The Dutch oven was perfectly suited for use on the frontier. One can fry in it, make stews and soups with it, as well as bake in it. While the first two cooking methods are fairly easy, baking with a Dutch oven can be a little intimidating. With a few hints and a little experimentation and practice, baking in this 18th-century pot can be easy and rewarding.

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18th Century Beef Pasty – Part 2

This is the second part of a two part series where we make beef pasties in an 18th century fashion.

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18th Century Beef Pasty – Part 1

This is the first part of a two part series where we make beef pasties in an 18th century fashion.

Help support the channel with Patreon: http://ift.tt/2hn0mBt

Our Website – http://townsends.us/

Cooking Blog – http://townsends.us/blog/topic/savoring

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Split Pea Stew With Beef (“The Green Death”)

Split Pea Stew with Beef (“The Green Death”)

  • 3 Pints Boiling Water
  • Half pound Dried Peas (soaked overnight)
  • Half pound Beef
  • Flour
  • Potatoes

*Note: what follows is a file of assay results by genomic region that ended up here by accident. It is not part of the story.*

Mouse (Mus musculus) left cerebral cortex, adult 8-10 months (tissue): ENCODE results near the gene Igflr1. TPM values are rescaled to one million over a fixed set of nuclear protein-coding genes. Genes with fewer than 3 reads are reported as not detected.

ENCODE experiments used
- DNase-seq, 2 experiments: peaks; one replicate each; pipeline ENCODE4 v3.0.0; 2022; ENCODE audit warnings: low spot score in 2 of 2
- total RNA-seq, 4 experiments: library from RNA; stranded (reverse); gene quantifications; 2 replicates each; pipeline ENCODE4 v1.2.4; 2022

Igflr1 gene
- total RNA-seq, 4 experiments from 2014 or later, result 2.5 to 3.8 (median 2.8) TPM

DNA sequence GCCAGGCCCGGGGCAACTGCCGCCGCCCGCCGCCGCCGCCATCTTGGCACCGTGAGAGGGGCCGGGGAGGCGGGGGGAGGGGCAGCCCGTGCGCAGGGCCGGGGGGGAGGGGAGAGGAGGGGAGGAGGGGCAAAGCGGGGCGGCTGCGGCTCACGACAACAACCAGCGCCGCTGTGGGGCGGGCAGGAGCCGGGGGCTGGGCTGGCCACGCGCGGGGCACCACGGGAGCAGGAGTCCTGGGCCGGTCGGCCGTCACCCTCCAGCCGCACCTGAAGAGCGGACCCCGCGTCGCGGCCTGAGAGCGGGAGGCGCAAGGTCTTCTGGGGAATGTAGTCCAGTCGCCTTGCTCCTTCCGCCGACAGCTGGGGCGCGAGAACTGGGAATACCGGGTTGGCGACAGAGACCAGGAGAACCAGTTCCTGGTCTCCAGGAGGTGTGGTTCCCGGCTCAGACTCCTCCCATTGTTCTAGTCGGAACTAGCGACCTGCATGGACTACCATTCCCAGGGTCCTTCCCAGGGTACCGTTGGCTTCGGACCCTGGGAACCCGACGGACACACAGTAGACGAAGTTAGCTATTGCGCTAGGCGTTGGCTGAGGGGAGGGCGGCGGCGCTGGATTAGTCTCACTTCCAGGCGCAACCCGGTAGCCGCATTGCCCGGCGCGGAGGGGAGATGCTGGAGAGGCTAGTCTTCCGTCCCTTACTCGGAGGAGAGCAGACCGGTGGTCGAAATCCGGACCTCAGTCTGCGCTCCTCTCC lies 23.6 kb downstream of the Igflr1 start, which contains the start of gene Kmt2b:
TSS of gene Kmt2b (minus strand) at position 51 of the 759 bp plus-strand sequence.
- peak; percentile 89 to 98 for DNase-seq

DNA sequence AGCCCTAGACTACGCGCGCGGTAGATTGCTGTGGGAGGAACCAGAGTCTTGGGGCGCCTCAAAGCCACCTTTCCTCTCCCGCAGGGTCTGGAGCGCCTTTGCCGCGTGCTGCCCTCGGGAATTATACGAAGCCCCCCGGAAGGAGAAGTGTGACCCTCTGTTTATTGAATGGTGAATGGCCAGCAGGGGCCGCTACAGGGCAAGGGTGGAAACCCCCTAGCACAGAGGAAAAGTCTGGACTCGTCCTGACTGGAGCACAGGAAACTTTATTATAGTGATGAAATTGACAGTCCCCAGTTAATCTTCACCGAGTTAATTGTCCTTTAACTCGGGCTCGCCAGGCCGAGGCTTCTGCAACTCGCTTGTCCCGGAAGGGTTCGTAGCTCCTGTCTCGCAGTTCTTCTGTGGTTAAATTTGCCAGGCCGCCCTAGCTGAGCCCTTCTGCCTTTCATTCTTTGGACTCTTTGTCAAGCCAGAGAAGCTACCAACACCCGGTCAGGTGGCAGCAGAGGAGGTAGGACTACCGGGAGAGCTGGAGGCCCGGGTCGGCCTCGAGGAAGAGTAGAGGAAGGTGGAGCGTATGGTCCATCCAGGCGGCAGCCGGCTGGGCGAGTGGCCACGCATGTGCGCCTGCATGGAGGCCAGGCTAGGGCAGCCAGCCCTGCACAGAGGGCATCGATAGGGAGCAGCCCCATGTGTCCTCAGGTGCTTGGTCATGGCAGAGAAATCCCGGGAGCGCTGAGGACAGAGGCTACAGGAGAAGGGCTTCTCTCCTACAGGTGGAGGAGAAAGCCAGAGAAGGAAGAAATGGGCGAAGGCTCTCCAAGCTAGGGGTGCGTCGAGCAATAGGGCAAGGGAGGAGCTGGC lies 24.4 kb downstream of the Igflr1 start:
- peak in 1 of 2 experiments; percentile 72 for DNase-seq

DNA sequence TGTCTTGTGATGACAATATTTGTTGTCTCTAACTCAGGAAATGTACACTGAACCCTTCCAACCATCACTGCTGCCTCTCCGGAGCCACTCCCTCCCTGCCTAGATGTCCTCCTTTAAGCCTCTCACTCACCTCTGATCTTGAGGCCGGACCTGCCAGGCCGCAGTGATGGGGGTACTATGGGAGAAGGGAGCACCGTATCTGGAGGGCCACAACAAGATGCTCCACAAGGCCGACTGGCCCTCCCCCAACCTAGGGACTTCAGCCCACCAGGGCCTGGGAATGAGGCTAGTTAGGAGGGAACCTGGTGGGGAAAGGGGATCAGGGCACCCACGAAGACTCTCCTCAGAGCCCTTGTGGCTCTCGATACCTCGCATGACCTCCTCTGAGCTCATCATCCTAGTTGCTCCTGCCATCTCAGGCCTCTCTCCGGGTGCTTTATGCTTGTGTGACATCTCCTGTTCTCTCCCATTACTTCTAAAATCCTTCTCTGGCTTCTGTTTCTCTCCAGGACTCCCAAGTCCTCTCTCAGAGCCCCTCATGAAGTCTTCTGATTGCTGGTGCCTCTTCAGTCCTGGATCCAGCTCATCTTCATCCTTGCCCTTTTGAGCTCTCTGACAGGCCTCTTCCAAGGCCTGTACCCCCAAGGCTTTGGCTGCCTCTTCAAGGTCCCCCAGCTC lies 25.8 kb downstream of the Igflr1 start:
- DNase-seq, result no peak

• Onion
  • Parsnips
  • Salt
  • Pepper

Soup stew and hash (Time 0_03_38;19)

For this recipe I’ve got about a half a pound of dried peas. We soak these overnight, so they’re going to be ready to cook.

Soup Stew and Hash (Time 0_01_19;10)

Start out with about a half a pound of beef. Coating the meat with flour and then browning it will help thicken up the stew.

Soup stew and hash (Time 0_04_23;29)

Once our beef is well browned, add it to our 3 pints of boiling stew water and then the peas and boil for 15 minutes.

Soup stew and hash (Time 0_04_36;19)

Once the stew has boiled for about 15 minutes, we’re going to add some potato, some onion and some parsnips, along with some salt and pepper. We’re going to let that simmer for about an hour.

Soup stew and hash (Time 0_06_34;27)

You’ll know this stew is ready when the peas break down and the stew thickens up and that really is a matter of how long you’ve soaked your peas. If you haven’t soaked them at all, this might take 2 or 3 hours, but if you soaked them it won’t take as long.